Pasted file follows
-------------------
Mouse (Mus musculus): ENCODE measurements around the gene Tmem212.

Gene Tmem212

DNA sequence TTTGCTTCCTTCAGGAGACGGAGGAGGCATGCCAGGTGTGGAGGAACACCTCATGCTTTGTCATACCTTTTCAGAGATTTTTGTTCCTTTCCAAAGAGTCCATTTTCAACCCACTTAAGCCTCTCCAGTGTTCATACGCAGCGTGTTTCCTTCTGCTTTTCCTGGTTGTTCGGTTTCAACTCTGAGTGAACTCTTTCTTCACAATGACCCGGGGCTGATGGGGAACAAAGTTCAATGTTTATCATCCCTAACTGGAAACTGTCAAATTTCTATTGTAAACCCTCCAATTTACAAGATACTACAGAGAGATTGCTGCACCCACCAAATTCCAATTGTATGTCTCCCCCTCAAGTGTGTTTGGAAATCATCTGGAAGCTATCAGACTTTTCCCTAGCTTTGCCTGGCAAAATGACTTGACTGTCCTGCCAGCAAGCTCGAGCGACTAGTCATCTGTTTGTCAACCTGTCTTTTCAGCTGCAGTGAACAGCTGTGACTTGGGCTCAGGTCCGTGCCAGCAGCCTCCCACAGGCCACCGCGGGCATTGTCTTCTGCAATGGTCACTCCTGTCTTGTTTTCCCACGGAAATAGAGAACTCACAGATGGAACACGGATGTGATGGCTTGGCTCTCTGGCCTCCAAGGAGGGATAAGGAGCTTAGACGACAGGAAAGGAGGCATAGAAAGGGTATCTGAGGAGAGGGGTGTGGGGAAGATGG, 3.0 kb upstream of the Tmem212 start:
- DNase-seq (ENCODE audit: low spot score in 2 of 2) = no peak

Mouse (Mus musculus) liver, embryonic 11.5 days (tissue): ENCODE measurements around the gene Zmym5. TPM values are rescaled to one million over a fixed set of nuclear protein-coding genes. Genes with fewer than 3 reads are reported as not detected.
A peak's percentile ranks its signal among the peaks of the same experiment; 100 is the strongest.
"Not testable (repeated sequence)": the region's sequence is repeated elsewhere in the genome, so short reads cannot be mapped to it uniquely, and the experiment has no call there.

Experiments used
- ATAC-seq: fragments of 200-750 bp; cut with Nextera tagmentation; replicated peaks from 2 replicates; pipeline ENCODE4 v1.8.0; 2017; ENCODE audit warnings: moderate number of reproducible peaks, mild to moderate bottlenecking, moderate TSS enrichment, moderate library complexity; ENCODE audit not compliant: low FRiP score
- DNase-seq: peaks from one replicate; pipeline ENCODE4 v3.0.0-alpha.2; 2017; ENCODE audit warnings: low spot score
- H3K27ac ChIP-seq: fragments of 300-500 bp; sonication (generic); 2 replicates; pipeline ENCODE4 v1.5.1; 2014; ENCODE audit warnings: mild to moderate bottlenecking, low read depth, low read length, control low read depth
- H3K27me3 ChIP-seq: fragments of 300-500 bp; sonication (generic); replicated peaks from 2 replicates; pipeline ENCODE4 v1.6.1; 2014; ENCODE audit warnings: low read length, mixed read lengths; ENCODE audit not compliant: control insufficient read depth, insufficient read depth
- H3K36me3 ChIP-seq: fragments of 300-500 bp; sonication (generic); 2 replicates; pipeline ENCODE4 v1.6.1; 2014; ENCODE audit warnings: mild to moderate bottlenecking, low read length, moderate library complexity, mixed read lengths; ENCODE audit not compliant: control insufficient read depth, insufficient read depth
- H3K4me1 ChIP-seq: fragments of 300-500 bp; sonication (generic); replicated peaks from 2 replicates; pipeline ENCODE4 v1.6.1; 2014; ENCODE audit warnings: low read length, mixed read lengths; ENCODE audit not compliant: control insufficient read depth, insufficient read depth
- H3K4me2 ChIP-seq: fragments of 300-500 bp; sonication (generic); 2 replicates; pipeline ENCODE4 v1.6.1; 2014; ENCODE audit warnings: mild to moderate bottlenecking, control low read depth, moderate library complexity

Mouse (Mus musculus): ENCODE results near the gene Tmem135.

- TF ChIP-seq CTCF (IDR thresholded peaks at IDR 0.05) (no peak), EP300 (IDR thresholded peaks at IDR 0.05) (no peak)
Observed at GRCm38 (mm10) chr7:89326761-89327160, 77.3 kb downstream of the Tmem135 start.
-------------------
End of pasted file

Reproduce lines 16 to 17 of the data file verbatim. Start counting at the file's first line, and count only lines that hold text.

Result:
Mouse (Mus musculus): ENCODE results near the gene Tmem135.

- TF ChIP-seq CTCF (IDR thresholded peaks at IDR 0.05) (no peak), EP300 (IDR thresholded peaks at IDR 0.05) (no peak)